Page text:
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Overcoming Barriers to Collecting Patient-Reported Outcomes

September 7, 2017
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PROMs are ‘missing link’ in defining a good outcome, according to Partners’ Neil Wagle

Nine months ago I had to have hip surgery. Although I didn’t have any complications in the hospital, my recovery has been challenging and slower than I was told to expect. One nagging question I have is how the surgeon and health system that treated me know about or report on my assessment of the outcome — because I wasn’t really asked about it.

I did fill out a survey about my experience at the hospital, but that is different than my assessment of the success of the surgery nine months later. When I have told the surgeon about my ongoing pain, he says that some people take longer than others to heal. But does my impression of mobility improvement get recorded or reported anywhere?

As I thought about these issues, I came across a recent article in the New England Journal of Medicine Catalyst by Neil Wagle, M.D., M.B.A., about the five-year effort at Partners HealthCare to implement patient-reported outcomes measures (PROMs).

As Wagle, Partners’ medical director for quality, safety and value, points out, despite the proliferation of clinical performance measures, most capture the process of care but fail to capture the very reason that most patients seek care: to improve their symptoms.

“PROMs are precisely the missing link in defining a good outcome,” he wrote. “PROMs are the outcome of relevance in nearly every diagnosis, including many in specialties that currently lack good quality measures. By making PROMs an integral part of clinical care, providers can use them to improve an individual patient’s care as well as in aggregate to improve care of a population.”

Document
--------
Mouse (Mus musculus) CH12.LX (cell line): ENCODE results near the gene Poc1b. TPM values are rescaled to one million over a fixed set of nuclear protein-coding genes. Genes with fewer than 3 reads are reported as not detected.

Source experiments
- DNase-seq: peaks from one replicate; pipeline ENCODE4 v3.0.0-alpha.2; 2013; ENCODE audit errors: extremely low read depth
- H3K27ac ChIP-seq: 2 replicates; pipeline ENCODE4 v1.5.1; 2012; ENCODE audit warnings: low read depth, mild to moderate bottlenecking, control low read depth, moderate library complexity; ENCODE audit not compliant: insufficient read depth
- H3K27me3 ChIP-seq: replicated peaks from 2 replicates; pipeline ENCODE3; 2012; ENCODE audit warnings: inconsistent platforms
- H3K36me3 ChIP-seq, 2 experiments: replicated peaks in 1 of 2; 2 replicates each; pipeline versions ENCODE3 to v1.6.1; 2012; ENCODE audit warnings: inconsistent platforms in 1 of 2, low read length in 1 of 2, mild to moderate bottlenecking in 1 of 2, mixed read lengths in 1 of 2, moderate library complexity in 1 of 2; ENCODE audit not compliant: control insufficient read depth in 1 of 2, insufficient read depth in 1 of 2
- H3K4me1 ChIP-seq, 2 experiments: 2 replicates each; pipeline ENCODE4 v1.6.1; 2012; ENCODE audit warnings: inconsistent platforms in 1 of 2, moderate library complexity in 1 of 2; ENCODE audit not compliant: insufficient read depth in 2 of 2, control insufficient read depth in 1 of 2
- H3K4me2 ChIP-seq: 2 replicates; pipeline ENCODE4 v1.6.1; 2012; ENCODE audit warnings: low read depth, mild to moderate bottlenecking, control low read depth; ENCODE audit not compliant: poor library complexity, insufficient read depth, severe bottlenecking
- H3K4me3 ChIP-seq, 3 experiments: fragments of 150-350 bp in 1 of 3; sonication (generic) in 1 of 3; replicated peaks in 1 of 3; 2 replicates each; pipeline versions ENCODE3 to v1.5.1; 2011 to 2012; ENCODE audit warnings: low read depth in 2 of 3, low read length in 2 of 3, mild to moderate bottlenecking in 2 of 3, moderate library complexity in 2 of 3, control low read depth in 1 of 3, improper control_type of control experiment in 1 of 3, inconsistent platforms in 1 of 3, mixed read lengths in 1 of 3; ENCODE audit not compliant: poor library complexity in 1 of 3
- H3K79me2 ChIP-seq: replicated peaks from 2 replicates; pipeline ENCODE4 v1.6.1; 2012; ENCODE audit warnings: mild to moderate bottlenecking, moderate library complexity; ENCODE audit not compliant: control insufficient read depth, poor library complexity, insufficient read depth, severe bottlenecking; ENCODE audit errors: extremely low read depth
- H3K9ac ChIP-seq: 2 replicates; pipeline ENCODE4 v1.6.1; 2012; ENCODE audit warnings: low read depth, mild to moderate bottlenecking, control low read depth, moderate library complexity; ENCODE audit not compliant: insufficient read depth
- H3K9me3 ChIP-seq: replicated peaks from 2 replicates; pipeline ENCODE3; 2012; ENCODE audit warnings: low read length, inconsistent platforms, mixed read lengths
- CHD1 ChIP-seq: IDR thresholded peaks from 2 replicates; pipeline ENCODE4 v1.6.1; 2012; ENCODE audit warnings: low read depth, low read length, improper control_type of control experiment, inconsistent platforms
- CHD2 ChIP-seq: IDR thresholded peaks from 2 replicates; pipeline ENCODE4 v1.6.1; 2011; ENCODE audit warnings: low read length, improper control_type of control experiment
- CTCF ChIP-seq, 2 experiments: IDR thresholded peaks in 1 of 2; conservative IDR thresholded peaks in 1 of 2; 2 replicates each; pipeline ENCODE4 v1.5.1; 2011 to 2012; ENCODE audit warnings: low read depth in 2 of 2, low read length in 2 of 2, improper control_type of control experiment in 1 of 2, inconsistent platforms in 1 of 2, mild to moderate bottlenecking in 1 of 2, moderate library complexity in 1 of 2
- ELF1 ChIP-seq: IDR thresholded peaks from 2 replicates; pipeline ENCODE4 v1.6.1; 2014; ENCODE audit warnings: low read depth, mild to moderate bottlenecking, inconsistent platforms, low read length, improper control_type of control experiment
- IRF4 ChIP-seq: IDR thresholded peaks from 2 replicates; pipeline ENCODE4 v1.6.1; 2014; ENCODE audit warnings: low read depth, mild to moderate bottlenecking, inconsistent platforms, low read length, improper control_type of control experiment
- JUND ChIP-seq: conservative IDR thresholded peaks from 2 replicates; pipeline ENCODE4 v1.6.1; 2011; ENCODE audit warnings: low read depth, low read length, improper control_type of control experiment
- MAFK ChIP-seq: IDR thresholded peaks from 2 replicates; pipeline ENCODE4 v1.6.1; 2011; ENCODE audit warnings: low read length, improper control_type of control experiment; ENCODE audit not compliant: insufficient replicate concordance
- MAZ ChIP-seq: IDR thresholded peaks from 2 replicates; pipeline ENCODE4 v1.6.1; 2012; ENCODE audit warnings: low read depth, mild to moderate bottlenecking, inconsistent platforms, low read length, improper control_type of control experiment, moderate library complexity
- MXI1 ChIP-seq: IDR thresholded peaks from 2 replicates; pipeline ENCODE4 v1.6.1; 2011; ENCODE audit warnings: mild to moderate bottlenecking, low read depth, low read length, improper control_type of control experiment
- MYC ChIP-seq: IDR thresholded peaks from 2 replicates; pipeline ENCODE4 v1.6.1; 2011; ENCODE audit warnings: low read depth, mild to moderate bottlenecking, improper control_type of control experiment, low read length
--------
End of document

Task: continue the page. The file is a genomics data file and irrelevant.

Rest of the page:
But he noted that health systems have been slow to adopt PROMs due to technological and operational barriers. A platform to gather patient input has to be integrated into the EHR, he writes, so that results flow into the point of care in real time in order to be actionable. PROMs must fit into provider workflows to be widely adopted.

Despite these barriers, Wagle wrote that Partners has concluded that PROMs are essential to real-time clinical care the system now collects PROMs in 21 specialties and across 64 clinics in orthopedics, urology, psychiatry, and cardiac surgery. It has collected more than 200,000 PROMs.

Although he described the “battle scars” from engaging clinicians, Wagle said that incorporating PROMs data into the EHR in real-time can save time and empower clinicians to engage patients in better, more personalized care. “For example, every day in my primary care clinic, I see men with symptoms of benign prostatic hypertrophy (BPH). Asking about the seven cardinal symptoms of BPH and their resulting quality of life can absorb precious time. When a patient comes in with his International Prostate Symptom Score already answered, I vault to step 9 of the conversation, the valuable part where we talk about how to help. Instead of spending our time gathering information, we use it to marry my clinical knowledge with the patient’s unique goals and preferences to produce a better outcome.”

Wagle also addressed some standards issues: For instance, there is a lack of consensus on which PROM is best for many conditions. But he noted that groups such as PROMIS plan to provide free, concise, valid PROMs, and the International Consortium for Health Outcomes Measurement (ICHOM) and others are encouraging coalescence around a single set of measures for a particular diagnosis.

 

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